9. Barbara Raus says:

    crystal — You’ll want someone with good credit to cosign your loan. A cosigner agrees to take on equal liability for the loan, so they need to meet all the requirements laid out by the lender. This could include things like their credit score, income, etc. By getting a cosigner with excellent credit, you may find that the terms of your loan are better. This is because when the lender determines the terms of your loan they’ll consider both your credit and the credit of your cosigner. One other thing I want to mention is that you need to make sure that you’re using the loan for approved education-related expenses. The credit agreement (promissory note) should detail what expenses you can cover with your student loan.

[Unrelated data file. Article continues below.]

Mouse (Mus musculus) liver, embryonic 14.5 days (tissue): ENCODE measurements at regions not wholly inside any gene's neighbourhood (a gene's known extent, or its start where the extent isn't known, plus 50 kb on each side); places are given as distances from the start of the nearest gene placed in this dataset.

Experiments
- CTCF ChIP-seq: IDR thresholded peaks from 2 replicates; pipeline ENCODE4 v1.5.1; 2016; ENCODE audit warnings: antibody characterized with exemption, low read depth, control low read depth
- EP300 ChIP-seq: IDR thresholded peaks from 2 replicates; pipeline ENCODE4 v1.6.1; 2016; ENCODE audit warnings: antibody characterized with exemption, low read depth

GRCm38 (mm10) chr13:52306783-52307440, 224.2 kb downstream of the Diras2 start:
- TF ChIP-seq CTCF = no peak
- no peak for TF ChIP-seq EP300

10. crystal says:

    i have agirl who is 18 and will co sign but i am not sure if she will qualify. she is not working right now but is looking and has good credit. would she be ok to co sign? so are you telling me that housing is not approved for a student loan? when i talked to the lady on the phone i told her it was for getting a house and she said it was fine.

  11. Barbara Raus says:

    crystal — You’ll want to find a cosigner with a current income. Here are some things that make a good cosigner: 4-5 years of good credit history; steady employment with enough income to meet their debt obligations; all credit obligations are met; credit is not overextended; no serious derogatory items on their credit bureau report. As far as your house goes, it depends on what you mean by “get a house.” If you’re enrolled in school and need money for your living expenses, then covering rent on a house with a student loan is approved. However, if you were not enrolled in school and were trying to use a student loan to buy a house, that would not be approved. Does that make sense? So, it depends on your situation.